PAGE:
This is reactionary: the necessarily retaliation following a siege of soundalike critical responses intent on sucking the individuality from Constantines' previous albums, most particularly their last, the rapturously received, if commonly one-dimensionally analysed, Shine A Light. That album was their first for Sub Pop, the label that's widened their vision beyond the borders of their native Canada; this, their third full-length release, is the one that will steady the quintet's footing both overseas and at home, as melodiously majestic as it is infused with punk spirit and rich with the immediacy of classic rock and roll.
In early 2004 I sat down with Bryan Webb and Steve Lambke, both of whom contribute guitar and vocals to the band, and discussed those regular comparisons to a select few artists, the ones that have plagued the band since their earliest dalliances with the mainstream music media. So repeatedly regurgitated are references to said acts that there's no need to mention them here - read issue 14 of Comes With A Smile magazine, where the aforementioned encounter's subsequent interview appeared, if you're interested. The avoidance of such name-dropping is absolutely justified here, though, as Tournament Of Hearts is a considerable progression from the band's past efforts.
The obvious shift in sound - in both instrumental dynamics and the band's approach to vocals - would be expected if this was the Toronto outfit's second record, the one so often (wrongly) tagged difficult. Only a handful of songs are characterised by the echoes of recordings past: 'Soon Enough' could have slipped from the Shine A Light blueprints, missing the final cut through pure chance rather than any considered selection process, the incessant urgency of Bryan Webb's vocal delivery absolutely in tune with a number of tracks from album number two; 'Working Full Time', too, is similarly frantic, its chorus screamed with all the ferocity that a soul-sapped nine-to-fiver can muster come clocking off. Although Webb's voice - still somewhat reminiscent of million-sellers despite its increased range and maturity here - remains a talking point to those unfamiliar with the band, it's the deviations from the accepted template that comprise this record's finest moments.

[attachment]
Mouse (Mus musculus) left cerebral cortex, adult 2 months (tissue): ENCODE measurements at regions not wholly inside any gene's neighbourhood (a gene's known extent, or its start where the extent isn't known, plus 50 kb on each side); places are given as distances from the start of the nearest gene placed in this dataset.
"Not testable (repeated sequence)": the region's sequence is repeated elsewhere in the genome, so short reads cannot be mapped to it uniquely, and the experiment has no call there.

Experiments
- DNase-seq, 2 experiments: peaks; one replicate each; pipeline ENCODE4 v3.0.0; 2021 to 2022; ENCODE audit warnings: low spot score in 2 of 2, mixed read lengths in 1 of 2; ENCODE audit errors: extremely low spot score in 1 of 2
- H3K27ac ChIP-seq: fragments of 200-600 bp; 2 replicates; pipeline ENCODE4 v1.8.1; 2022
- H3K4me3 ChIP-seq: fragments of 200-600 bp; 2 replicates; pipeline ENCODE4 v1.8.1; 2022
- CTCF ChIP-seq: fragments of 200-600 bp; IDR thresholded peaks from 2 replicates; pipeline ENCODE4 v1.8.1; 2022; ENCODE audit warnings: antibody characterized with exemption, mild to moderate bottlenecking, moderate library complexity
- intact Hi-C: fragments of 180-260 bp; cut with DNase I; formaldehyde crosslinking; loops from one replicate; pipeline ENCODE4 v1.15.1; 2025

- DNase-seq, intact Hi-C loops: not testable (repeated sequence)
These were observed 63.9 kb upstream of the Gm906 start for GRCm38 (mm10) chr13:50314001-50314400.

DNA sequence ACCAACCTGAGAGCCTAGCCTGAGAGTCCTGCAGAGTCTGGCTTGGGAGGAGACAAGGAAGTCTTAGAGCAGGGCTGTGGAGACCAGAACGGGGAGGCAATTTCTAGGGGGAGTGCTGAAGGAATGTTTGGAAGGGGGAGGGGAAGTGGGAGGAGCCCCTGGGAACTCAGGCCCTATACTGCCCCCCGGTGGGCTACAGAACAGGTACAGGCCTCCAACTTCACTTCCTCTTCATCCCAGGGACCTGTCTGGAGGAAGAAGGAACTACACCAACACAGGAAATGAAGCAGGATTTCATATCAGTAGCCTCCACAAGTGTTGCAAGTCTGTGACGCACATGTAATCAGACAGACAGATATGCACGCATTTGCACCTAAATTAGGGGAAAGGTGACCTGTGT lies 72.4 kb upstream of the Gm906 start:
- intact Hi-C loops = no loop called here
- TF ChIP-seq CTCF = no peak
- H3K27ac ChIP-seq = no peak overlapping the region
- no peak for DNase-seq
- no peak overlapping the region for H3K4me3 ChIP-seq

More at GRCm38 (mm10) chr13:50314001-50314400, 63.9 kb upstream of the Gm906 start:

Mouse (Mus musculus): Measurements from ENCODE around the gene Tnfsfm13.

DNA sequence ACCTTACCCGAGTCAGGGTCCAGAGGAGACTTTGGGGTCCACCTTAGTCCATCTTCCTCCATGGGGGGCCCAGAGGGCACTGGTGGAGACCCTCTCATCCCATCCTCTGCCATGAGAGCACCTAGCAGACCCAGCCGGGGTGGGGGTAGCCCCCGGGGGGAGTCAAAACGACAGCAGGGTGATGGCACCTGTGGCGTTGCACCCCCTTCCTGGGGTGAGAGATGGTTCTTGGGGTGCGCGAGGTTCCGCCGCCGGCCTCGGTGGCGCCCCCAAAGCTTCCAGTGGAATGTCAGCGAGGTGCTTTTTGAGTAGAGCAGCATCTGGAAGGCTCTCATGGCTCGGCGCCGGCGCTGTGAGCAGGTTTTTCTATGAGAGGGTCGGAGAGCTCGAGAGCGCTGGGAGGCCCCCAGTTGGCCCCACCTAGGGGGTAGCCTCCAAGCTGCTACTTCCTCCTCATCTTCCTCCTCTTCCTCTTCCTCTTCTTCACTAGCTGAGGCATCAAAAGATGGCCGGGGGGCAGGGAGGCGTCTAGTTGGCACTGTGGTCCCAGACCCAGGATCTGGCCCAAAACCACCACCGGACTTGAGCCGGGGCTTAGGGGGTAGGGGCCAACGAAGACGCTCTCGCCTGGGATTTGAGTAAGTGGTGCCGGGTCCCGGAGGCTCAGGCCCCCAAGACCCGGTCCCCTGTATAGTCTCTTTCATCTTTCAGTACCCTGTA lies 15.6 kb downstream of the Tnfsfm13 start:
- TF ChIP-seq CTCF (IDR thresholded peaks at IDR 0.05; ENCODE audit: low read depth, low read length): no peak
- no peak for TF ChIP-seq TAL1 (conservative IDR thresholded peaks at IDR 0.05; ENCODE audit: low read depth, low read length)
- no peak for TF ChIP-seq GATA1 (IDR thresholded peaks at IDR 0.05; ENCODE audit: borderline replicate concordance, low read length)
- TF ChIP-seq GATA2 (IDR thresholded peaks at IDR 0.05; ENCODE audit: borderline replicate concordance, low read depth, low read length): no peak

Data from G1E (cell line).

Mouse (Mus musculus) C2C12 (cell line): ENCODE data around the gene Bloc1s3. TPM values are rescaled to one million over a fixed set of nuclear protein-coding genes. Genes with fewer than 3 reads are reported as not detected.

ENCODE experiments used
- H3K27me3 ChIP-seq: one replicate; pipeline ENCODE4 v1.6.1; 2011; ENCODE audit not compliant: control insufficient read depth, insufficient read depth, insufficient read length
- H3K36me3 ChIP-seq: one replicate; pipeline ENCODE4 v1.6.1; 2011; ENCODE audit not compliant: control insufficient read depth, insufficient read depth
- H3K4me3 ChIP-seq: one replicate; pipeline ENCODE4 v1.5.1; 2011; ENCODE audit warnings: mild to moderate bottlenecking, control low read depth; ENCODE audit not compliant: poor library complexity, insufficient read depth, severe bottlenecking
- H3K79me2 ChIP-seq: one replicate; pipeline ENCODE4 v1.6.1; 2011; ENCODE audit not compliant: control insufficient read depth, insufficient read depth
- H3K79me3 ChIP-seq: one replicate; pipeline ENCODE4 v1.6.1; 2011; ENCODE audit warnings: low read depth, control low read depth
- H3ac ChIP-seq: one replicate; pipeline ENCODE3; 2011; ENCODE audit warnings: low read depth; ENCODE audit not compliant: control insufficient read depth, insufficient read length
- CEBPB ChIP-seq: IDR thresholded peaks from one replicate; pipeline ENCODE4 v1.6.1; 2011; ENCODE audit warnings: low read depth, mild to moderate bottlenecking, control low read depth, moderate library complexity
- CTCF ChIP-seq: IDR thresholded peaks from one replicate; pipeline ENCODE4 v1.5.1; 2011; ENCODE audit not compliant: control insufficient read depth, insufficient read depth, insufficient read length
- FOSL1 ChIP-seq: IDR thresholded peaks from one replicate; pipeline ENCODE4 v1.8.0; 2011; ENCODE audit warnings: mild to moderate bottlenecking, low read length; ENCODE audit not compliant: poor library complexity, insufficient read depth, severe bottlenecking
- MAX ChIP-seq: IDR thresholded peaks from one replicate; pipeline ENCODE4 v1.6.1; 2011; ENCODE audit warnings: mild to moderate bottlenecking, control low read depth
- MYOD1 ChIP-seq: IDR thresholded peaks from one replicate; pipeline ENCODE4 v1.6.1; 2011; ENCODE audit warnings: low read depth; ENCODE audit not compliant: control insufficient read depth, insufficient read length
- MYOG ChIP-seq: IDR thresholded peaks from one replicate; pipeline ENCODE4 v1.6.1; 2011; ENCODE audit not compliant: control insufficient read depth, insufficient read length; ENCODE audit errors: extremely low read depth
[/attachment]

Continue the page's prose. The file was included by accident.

For one, Lambke leads many more songs here: 'Thieves', the one song that's comparable to the current glut of post-punk revivalists courtesy of its delicate but precise drumming and minimalist guitar lines, benefits immensely from the hushed near-whisper of the band's second singer. It's Lambke that closes the record, too: 'Windy Road' is an unexpected and adorable song of acoustic introspection, its comforting warmth welcomed immediately after the equally sombre but extravagantly bombastic 'You Are A Conductor'. The penultimate song might just be the greatest four minutes Constantines have ever committed to tape: both sorrowful in tone but aggressive in amplification, its melancholic organ notes mould the contrastingly muscular guitar chords into a quite epic-feeling song full of both otherworldly grace and carefully monitored and controlled reservedness. Cutting to some sort of proverb that long since lost any meaning, it's the kind of song your CD player's repeat button was invented for.
This_ is reactionary: the necessary reinvention born of a thousand interview questions prefixed by the names of singers whose time has been and gone, by bands that played little to no part in the creative process of these songs and those before them. Reference to yesterday is nothing but a convenience held dear by writers too lazy to listen with open ears; memories are forever rose-tinted by circumstance, whatever their standalone merits. Today, meanwhile, is ripe for capture, as are the hearts and minds of a whole new audience. If _Tournament Of Hearts is appraised as it should be by those in the higher echelons of this industry - by the taste-makers, media movers and shakers and the voices most often heard by the impressionable - then Constantines will finally be able to stand proud, without the assistance of never-requested crutches provided by carbon-copy coverage. The hearts and minds will be theirs. Should we meet again, I shall shake their hands with the enthusiasm born of absolute awe.
This is a great rock and roll record. Buy it and rock and roll. Simple, really.
This review was originally written for CwaS
8Mike Diver's Score